Women & Power

A Manifesto

This brief and self-proclaimed manifesto contains two essays: the first, on the voice of women, and the second, on women and power. Beard looks to the classics, locating an early example of a man telling a woman to be quiet (Telemachus chasting his mother, Penelope, in the early verses of The Odyssey). But she expertly and swiftly connects that ancient history to present circumstances, in work and politics, IRL and online. Small books like this can seem wasteful in the present age: the length is better suited to a digital essay format (indeed the first of these essays appears online). But pixels lack paper’s persistence, and it’s certain that this writing will remain relevant for decades to come. I look forward (or is it dread?) to rereading and shaking my head in the years hence.

Reading notes

Thinking about power differently

Mary Beard on gender and power:

You cannot easily fit women into a structure that is coded as male; you have to change the structure. That means thinking about power differently. It means decoupling it from public prestige. It means thinking collaboratively about the power of followers not just leaders. It means, above all, thinking of power as an attribute or even a verb (“to power”) not as a possession. What I have in mind is an ability to be effective, to make a difference in the world, and the right to be taken seriously, together as much as individually.

Beard, Women & Power, page 86

Which brought to mind Ursula Franklin, on “horizontal” solidarity (versus the traditional—and patriarchal—“vertical” structure):

It is that people have to look around on the plane where they are and see who else is there, see with whom one shares a life, rather than that vertical loyalty that salutes. I think normal life has a great deal of scope for that and one just has to cultivate it. Where women come in is in the difference in their view of rank. I’ve been among those who have encouraged women to take positions of responsibility, to move up and become mayors and professors, yet it isn’t that they will become better people because they are professors or mayors. Rank is like a postal code; it defines their responsibility, their work. It’s not, as it is in a hierarchical structure, an extra button on the shoulder that means their judgment is superior.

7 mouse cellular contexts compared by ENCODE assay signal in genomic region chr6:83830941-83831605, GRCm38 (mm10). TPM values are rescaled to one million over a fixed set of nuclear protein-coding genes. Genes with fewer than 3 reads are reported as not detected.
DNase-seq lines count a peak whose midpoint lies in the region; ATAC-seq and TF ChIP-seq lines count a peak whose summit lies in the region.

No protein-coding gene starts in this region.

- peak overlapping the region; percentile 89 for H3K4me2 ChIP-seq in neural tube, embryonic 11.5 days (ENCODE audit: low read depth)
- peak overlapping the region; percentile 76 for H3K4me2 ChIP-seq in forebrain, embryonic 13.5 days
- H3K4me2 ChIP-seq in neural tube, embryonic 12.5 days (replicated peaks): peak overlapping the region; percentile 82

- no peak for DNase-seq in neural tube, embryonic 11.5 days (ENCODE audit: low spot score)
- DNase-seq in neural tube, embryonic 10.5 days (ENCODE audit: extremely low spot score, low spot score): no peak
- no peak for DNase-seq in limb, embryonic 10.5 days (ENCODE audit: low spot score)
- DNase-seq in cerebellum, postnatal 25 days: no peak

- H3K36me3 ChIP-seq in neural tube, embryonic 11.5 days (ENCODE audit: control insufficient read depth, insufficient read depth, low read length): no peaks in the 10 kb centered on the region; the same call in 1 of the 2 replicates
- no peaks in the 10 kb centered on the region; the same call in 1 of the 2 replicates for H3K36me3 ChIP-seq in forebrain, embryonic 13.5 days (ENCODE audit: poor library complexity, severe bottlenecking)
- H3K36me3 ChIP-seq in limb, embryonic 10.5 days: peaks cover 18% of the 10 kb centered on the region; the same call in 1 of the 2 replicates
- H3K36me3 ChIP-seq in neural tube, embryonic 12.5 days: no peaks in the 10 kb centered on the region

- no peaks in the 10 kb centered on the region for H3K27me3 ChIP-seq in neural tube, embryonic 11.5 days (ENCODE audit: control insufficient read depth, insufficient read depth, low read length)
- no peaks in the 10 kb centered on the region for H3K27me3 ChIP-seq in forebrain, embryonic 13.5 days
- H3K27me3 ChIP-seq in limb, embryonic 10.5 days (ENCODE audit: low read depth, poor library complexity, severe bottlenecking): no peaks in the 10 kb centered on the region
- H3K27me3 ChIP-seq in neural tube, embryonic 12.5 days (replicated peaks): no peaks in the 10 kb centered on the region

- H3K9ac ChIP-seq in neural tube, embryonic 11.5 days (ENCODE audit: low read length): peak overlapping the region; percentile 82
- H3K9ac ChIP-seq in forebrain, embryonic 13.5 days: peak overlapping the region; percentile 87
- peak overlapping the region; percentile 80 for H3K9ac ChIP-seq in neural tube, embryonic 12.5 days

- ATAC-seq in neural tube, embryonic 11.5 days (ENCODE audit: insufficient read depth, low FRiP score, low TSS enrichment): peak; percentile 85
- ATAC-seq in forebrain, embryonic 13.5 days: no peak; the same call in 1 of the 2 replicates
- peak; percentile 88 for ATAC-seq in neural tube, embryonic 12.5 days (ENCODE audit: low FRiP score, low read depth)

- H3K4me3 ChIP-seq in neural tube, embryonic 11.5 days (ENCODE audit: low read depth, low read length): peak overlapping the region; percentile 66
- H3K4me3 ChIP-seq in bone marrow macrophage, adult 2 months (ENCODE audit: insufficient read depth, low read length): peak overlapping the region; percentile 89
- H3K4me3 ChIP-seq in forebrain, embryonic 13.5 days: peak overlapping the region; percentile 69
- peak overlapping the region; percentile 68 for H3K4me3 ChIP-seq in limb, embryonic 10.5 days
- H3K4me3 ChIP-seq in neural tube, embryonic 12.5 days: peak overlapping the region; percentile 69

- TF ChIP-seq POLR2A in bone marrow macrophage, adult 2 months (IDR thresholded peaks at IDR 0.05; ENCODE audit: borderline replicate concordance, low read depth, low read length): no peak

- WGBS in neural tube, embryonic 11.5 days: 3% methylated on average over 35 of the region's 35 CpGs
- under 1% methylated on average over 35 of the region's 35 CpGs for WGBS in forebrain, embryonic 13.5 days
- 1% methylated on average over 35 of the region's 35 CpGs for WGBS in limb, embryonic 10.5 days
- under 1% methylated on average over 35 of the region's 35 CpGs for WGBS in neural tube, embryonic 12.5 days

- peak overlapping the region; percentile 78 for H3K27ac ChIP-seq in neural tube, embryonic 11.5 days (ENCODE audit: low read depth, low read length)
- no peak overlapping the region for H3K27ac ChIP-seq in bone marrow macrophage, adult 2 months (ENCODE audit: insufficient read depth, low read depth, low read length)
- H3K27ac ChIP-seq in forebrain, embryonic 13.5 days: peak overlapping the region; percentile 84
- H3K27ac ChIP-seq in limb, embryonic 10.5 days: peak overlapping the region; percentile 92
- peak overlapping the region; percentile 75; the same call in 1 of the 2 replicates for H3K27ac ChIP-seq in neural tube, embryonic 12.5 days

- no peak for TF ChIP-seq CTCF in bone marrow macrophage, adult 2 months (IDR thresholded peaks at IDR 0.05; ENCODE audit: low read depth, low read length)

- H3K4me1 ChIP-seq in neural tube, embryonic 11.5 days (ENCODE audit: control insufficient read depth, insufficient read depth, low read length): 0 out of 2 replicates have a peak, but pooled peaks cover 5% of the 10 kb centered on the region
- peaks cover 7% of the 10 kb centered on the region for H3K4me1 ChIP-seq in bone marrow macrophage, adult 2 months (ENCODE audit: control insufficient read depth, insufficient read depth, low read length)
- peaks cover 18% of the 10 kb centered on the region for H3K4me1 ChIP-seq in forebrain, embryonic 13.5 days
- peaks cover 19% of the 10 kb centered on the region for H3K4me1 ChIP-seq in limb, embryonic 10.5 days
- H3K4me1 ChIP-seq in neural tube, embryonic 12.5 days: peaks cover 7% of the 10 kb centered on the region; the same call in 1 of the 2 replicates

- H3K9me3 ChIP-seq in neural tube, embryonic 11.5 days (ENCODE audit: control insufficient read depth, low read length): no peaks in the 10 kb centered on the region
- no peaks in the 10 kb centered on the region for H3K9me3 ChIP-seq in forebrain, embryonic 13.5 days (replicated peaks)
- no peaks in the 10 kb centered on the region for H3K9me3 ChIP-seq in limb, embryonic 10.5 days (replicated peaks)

Franklin & Freeman, Ursula Franklin Speaks, page 25

I’ve thought about this a lot in light of efforts to diversify leadership in media and tech and elsewhere; it’s obviously critical that we break the hold that white men have on those roles. But it’s also important to remember that we aren’t simply substituting women for men in an existing patriarchal structure—instead, we are actively and wholeheartedly subverting that structure, and working to build a just system in its place.